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Caffeine worsens insulin resistance in prediabetics

Interestingly, a study showed that when diabetics had caffeine equivalent to four cups of coffee, their average daily blood sugar levels rose 8 per cent.  On the other hand, pre-diabetics (fasting blood sugar higher than 100) had the equivalent to 3 cups of coffee and three hours later, their blood sugar increased by 15 percent and the insulin production by 18 percent.  So pre-diabetics may not see a big increase in their blood sugar, but the hyperinsulinemia is getting worse.  And as we know, hyperinsulinemia makes interferon ineffective.


Caffeine worsens insulin resistance in prediabetics.
Family Practice News
April 15 2007

WASHINGTON -- Caffeine intake appears to exaggerate post-meal insulin resistance in prediabetic adults who regularly drink several cups of coffee each day, according to preliminary results of a randomized, double-blind, crossover study of 50 individuals.

The results "suggest that caffeine consumption promotes the development of type 2 diabetes in those people who are at greatest risk for this disease," James D. Lane, Ph.D., said at the annual meeting of the Society of Behavioral Medicine.

This is the first time that caffeine's effects on insulin resistance have been measured in habitual coffee drinkers with prediabetes, said Dr. Lane of the department of psychiatry and behavioral medicine at Duke University, Durham, N.C. More than 12 other studies have shown that caffeine administration acutely raises insulin resistance both in healthy, nondiabetic volunteers and in patients with type 2 diabetes.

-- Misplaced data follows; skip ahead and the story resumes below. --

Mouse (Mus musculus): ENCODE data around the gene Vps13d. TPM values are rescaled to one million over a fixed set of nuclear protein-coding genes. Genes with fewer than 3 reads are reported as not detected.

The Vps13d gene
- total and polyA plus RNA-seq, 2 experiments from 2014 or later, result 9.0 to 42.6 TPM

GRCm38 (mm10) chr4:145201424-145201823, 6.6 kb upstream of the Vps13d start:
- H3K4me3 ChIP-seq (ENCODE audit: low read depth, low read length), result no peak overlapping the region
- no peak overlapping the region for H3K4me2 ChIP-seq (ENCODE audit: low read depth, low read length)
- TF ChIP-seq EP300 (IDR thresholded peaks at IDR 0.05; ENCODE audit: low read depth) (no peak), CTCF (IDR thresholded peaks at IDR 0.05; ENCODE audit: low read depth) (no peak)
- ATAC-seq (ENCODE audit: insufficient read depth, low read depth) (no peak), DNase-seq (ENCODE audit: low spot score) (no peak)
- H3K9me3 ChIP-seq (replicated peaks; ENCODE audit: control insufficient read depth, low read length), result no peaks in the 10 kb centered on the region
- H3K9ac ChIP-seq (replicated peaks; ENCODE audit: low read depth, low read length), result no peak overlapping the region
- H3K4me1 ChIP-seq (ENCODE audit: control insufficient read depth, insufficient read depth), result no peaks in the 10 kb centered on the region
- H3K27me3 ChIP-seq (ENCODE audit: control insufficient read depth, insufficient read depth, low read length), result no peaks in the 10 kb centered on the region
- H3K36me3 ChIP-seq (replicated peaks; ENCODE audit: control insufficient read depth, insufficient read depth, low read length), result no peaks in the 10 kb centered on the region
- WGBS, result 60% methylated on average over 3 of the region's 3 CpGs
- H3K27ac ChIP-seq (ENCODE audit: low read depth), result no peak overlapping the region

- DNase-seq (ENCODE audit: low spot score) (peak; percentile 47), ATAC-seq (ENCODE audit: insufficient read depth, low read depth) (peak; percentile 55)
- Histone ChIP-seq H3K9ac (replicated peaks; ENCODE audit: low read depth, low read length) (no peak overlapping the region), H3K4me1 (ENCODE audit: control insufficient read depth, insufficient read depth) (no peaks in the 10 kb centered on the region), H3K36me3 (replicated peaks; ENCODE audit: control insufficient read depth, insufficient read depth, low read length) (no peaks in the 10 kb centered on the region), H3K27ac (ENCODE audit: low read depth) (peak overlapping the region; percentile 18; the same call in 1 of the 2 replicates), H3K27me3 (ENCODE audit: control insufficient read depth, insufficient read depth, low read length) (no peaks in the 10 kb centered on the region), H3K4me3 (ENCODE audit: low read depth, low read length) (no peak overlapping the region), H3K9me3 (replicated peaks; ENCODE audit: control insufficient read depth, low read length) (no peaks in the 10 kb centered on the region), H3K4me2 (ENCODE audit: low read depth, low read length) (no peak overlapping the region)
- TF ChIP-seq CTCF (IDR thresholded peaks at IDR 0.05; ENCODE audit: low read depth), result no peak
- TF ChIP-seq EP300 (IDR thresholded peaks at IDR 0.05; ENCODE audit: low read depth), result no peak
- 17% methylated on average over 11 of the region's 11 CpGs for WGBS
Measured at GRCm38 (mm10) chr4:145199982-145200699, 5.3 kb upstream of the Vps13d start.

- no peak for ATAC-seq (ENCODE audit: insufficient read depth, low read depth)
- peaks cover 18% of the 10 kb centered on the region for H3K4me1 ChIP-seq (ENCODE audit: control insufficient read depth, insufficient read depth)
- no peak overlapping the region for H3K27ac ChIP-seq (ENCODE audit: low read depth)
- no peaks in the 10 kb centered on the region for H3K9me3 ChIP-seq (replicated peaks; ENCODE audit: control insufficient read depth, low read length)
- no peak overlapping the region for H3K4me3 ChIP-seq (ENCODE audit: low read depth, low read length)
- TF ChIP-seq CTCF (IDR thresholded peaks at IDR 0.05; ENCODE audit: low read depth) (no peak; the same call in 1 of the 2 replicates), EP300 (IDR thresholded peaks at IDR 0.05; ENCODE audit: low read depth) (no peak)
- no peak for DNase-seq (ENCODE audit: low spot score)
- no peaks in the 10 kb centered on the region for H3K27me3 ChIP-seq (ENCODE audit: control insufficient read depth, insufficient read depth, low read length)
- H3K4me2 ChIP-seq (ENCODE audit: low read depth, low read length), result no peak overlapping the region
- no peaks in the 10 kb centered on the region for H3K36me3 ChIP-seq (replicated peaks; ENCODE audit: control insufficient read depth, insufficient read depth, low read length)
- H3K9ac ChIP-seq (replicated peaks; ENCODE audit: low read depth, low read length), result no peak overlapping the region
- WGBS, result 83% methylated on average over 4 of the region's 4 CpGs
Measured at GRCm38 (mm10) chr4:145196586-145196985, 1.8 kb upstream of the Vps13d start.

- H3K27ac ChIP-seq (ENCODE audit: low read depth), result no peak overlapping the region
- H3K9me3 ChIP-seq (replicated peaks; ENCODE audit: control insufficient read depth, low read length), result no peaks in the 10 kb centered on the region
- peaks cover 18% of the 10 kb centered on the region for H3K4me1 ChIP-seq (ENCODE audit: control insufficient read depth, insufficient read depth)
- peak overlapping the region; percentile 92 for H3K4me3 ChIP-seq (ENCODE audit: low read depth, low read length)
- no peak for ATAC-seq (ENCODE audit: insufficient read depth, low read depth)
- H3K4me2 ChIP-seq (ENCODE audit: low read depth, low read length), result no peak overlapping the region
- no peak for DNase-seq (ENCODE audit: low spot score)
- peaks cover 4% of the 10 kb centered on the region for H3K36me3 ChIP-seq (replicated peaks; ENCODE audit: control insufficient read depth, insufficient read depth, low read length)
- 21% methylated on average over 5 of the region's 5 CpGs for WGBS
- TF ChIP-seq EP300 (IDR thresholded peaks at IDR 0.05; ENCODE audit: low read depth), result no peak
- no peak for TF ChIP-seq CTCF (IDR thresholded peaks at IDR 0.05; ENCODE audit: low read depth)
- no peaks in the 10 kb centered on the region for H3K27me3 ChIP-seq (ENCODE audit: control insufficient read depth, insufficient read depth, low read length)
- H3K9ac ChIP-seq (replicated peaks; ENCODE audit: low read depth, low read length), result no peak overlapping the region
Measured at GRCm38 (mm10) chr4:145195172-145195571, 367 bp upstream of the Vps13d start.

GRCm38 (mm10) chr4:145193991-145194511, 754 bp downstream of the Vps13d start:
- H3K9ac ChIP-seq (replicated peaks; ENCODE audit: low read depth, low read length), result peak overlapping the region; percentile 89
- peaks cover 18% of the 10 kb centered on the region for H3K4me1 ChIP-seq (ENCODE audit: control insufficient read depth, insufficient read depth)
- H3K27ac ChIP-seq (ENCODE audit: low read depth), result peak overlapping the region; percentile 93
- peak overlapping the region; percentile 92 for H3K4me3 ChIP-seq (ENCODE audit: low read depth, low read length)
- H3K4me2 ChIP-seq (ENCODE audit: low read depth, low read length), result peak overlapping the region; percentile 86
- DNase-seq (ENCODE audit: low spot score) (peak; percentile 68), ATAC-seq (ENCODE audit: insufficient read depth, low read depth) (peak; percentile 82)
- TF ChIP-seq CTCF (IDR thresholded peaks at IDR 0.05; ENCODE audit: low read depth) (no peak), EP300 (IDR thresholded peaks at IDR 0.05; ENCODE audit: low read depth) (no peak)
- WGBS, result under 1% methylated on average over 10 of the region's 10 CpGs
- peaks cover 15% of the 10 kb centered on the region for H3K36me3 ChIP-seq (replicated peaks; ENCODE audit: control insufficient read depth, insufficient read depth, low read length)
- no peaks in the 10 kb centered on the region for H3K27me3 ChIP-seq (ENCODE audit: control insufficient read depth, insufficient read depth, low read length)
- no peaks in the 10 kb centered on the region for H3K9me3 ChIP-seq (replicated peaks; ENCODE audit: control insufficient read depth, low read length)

Other studies have shown that coffee drinking is associated with a significantly reduced risk of type 2 diabetes, but these conclusions have been "based on correlational observations, not controlled, experimental studies," he noted.
In the current study, all participants had prediabetes (average impaired fasting blood glucose level of 111 mg/dL) and drank at least 2 cups of coffee per day, which was confirmed by a 7-day food diary. Each person fasted overnight and did not consume any caffeine, which preserved any tolerance that they had developed from their continued exposure to caffeine.

On the first day of testing, the participants received either 250 mg caffeine or placebo pills and had their fasting blood glucose levels measured. On the second day, they received the opposite of what they had taken on day 1. After 60 minutes, they had their blood glucose levels measured again, and they received a booster dose of 125 mg caffeine or placebo. They also drank a BoostPlus liquid meal replacement shake (75 g carbohydrates, plus fat and protein), which is similar to an oral glucose tolerance test except that it is more like a real meal, Dr. Lane said. Blood samples were drawn during each of the next 3 hours.

The total 375-mg dose of caffeine was equivalent to about 3 cups of brewed coffee, similar to what subjects consumed on average each day (409 mg).

For the first 41 participants with full results available, caffeine increased the 3-hour area under the curve (AUC) for plasma glucose by 15% more than placebo, though the result was not statistically significant. But the 3-hour AUC for plasma insulin was 18% greater with caffeine than with placebo--a significant difference. AUC is the standard method for measuring responses to oral glucose tolerance tests, said Dr. Lane. "'This pattern of results shows that caffeine did increase insulin resistance in these prediabetic subjects."

A normal response to the extra insulin produced with caffeine would have been to reduce the peak glucose level to a point lower than what was seen with placebo. But "'the glucose response was, if anything, a little larger in the caffeine condition," he said. "Given the conditions of our study, we think that this insulin resistance effect occurs every day as these prediabetic individuals and others like them consume caffeinated beverages in the real world."
46 Responses
Avatar universal